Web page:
Humility, incompetence, education, and the Dunning-Kruger effect

Donald Trump: a great example of how ignorance can warp your perspective of your competence compared to others. Photo courtesy of DonkeyHotey via Flickr. Attribution-ShareAlike 2.0 Generic (CC BY-SA 2.0).

Donald Trump: a great example of how ignorance can warp your perspective of your competence compared to others. Photo courtesy of DonkeyHotey via Flickr. Attribution-ShareAlike 2.0 Generic (CC BY-SA 2.0).

The Dunning-Kruger effect has had a lot of press recently because of Donald Trump. Almost two decades ago, in their very readable paper, Unskilled and Unaware of it: How Difficulties in Recognizing One’s Own Incompetence Lead to Inflated Self-Assessments,  Cornell psychologists Justin Kruger and David Dunning showed that incompetent people lack the ability to gauge their own incompetence if they have even a tiny amount of knowledge in a particular area. (If I need to explain the connection to Trump at this point, we probably shouldn’t get into a political discussion…) For example, explain Dunning and Kruger, “most people have no trouble identifying their inability to translate Slovenian proverbs, reconstruct an 8-cylinder engine, or diagnose acute disseminated encephalomyelitis.” However, if they think they know anything at all about a domain, even the people with the least ability – after objective testing – think they are above average. Read More …

New paper: Being Analog

IMG_0957I attended the 3rd International Workshop on Optical SuperComputing in Bertinoro, Italy, back in November. I don’t get out so much these days, so I was pretty shocked when a total of 10 people showed up (or was it 11, you’d think I’d remember!) It’s a shame, because there is some interesting stuff going on in this field…

In any case, despite a couple talks delivered remotely, the program turned out to be pretty thin (perhaps not surprising given the attendance). So I offered to give a presentation about my stuff, even though it’s not strictly about optical. The talk, called Being Analog, was well received, so they asked me to write it up as a paper for Springer’s Lecture Notes on Computer Science (which had a deal to do the proceedings). Uploaded it today: so here it is, hot off the presses, if you’re interested.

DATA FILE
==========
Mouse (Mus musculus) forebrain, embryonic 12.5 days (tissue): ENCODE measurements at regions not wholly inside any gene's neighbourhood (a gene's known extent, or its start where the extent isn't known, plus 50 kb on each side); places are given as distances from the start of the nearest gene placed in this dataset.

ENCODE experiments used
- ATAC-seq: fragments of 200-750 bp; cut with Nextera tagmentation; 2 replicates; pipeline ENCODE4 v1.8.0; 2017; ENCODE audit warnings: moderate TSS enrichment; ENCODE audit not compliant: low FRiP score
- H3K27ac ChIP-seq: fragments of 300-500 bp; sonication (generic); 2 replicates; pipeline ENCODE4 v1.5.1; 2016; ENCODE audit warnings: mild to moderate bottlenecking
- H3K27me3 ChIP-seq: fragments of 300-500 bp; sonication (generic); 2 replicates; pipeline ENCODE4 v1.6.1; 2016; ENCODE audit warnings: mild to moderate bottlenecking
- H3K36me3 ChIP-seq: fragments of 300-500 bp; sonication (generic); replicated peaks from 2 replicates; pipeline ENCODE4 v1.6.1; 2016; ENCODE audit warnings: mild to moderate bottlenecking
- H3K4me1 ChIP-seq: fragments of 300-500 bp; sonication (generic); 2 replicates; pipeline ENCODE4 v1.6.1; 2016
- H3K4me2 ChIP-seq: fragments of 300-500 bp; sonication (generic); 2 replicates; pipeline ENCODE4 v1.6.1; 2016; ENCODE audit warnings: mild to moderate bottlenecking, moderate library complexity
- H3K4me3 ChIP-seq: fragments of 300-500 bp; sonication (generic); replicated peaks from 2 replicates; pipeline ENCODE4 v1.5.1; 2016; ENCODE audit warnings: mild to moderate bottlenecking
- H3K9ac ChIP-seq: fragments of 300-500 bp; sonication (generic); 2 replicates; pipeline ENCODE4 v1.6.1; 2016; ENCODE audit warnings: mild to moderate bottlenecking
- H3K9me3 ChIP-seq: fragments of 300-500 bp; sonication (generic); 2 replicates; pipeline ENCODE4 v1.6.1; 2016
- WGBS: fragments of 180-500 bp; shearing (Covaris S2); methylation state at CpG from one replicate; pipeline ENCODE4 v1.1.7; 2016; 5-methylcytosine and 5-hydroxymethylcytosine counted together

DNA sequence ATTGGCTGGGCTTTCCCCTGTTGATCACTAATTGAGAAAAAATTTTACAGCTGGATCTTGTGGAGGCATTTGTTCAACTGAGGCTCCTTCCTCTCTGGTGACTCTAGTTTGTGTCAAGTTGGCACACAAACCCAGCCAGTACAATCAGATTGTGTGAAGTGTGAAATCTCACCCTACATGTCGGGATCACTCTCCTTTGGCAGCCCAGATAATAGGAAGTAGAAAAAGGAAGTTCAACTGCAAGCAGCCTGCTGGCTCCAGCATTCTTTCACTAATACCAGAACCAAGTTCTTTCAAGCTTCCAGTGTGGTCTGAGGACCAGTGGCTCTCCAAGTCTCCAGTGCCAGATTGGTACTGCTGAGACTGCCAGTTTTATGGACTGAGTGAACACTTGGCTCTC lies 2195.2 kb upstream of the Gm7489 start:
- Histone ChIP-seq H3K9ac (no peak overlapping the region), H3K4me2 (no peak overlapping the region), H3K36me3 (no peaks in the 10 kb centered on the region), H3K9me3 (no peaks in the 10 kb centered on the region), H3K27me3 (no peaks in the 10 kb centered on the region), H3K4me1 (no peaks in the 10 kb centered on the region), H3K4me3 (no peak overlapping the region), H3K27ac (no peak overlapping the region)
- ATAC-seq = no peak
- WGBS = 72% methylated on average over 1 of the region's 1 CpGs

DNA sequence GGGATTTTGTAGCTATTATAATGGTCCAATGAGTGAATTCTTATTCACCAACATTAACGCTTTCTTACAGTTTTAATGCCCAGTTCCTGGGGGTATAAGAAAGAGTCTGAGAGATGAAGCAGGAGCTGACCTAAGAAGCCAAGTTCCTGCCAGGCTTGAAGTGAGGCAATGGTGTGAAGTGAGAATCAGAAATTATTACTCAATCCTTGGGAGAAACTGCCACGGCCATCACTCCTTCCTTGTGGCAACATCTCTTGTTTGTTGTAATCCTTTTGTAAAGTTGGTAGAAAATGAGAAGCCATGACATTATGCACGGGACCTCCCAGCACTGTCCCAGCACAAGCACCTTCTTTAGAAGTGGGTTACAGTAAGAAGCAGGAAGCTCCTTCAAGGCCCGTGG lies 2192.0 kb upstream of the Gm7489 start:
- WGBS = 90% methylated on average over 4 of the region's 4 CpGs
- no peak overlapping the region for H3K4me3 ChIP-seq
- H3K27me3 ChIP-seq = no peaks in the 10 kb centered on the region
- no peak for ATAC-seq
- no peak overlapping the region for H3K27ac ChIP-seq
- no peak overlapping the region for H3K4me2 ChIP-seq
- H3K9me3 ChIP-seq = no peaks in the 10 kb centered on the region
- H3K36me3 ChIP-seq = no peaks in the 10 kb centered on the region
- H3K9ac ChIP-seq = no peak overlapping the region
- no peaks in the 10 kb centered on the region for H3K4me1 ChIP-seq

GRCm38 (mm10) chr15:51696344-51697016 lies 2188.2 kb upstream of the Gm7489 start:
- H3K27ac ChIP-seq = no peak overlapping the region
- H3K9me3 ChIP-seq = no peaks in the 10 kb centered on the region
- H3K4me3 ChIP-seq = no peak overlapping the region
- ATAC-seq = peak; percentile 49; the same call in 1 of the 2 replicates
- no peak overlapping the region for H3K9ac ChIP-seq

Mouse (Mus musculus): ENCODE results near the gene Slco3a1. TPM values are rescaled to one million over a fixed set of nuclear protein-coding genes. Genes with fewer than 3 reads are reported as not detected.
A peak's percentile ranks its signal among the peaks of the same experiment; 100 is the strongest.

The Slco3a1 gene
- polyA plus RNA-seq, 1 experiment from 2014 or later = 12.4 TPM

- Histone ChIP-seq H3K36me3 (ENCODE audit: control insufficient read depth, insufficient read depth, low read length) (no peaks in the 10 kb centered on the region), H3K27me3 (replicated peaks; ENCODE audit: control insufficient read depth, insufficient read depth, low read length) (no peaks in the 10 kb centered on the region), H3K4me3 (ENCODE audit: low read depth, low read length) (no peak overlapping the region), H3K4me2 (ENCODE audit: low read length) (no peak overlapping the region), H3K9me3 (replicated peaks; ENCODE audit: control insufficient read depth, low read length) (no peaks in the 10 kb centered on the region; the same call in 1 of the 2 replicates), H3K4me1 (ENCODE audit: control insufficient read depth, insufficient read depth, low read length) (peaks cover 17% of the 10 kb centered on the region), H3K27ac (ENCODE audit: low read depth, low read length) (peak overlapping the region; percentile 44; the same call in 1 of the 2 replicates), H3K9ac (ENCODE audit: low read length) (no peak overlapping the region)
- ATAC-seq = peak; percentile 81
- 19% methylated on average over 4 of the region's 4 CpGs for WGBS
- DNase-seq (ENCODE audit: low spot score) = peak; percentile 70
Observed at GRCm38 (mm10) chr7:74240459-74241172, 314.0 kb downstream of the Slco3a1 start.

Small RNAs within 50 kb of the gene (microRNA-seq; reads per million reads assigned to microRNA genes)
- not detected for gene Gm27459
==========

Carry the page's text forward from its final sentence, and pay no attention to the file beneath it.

Photo: The view out of my window from Bertinoro Castle.

Originally posted on Brains and Machines.

300Mb of soul

CapricaSo I finally got around to watching Caprica, the spin-off pilot from the mostly-wonderful Battlestar Galactica. As a scientist, I’m usually pretty happy to just let the science-fiction bits of such programs wash over me: to just suspend disbelief and treat them as fantasy. With Battlestarthis was particularly easy to do, as so little of the science was really explained. But with Caprica, the way they said you could create a virtual human personality was so plausible, well-explained, and—in my view—so completely wrong, that I thought it worth putting something on the record. Read More …

Augmentation or alienation?

Photo from 'Playing God' by Paula Garfield and Rebecca Atkinson.I’ve been trying to think about how the cultures of those with and without augmented senses may diverge, and the difficulties this may cause. The problem is already being grappled with by deaf people deciding whether to give their children cochlear implants, and the chance of a more “normal” life, or whether to encourage them to embrace signing and the deaf community. So, when I heard last week about a play on this subject here in London, Playing God by Paula Garfield and Rebecca Atkinson, I immediately bought tickets. Though it’s a departure, I thought I’d review it and some of the issues it raises here. Also, the play’s on until August 4th, so I wanted to discuss it right away while there is still an opportunity for people to go and see it if it’s of interest. Read More …

Feeling robots’ pain

The packbot: one of iRobot's products for the military.A few weeks ago, the British press was abuzz with stories about robot rights. A collection of roboticists and philosophers got together to debate the issue at the Dana Center in London as a result of a quasi-governmental report published towards the end of last year. This sparked a discussion on the influential BBC radio program Today: a show that is thought to have the ears of the political class running the UK. Read More …

Hail to the neuromorphic engineers

This robot is driven by a circuit based on the nervous system of a lobster.Mark Tilden changed my life. In about 1998 I started to become interested in analog computing for intelligence and came across a paper called Living Machines Mark wrote with Brosl Hasslacher a few years earlier. In it they talked about analog electronic creatures that were were very different to any other robots I had seen before. The ‘nervous networks’ that drove them were made of very few transistors, capacitors, and resistors—dozens rather than hundreds—and yet they, together, performed a rich, natural, and robust set of behaviors. The sun-seeking robots were even being used for interesting applications like satellite guidance and mine-clearing. It was a great story and it helped me understand what was important about intelligence in a way I hadn’t before. Read More …